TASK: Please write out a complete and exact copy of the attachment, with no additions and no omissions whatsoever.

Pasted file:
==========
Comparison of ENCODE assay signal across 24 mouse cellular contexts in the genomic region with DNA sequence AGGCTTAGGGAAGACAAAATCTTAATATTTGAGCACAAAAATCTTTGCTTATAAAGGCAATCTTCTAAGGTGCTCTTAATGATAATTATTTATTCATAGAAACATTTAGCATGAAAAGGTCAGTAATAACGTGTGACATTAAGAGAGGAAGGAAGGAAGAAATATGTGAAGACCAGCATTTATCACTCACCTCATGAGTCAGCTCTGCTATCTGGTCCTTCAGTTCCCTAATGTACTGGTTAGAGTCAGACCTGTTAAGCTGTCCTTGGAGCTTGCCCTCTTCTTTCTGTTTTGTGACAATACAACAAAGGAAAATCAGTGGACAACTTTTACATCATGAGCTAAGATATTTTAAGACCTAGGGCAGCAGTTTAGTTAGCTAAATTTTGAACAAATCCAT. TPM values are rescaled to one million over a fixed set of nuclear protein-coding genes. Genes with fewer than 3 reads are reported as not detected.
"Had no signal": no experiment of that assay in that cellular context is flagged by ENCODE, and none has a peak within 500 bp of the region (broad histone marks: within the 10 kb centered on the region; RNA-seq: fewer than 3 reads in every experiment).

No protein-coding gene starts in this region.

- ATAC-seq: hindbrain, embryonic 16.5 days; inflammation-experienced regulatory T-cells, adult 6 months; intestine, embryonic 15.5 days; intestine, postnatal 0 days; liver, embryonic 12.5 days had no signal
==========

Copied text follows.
Comparison of ENCODE assay signal across 24 mouse cellular contexts in the genomic region with DNA sequence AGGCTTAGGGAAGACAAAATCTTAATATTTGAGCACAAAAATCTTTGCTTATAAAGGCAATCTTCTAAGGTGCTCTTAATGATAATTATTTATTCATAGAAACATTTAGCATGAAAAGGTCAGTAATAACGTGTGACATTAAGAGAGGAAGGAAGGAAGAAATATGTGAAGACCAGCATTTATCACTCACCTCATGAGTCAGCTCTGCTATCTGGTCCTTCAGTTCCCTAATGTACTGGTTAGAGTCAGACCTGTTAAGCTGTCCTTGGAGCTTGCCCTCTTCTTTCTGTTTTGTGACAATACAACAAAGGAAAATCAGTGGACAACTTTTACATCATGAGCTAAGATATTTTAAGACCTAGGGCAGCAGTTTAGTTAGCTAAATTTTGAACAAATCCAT. TPM values are rescaled to one million over a fixed set of nuclear protein-coding genes. Genes with fewer than 3 reads are reported as not detected.
"Had no signal": no experiment of that assay in that cellular context is flagged by ENCODE, and none has a peak within 500 bp of the region (broad histone marks: within the 10 kb centered on the region; RNA-seq: fewer than 3 reads in every experiment).

No protein-coding gene starts in this region.

- ATAC-seq: hindbrain, embryonic 16.5 days; inflammation-experienced regulatory T-cells, adult 6 months; intestine, embryonic 15.5 days; intestine, postnatal 0 days; liver, embryonic 12.5 days had no signal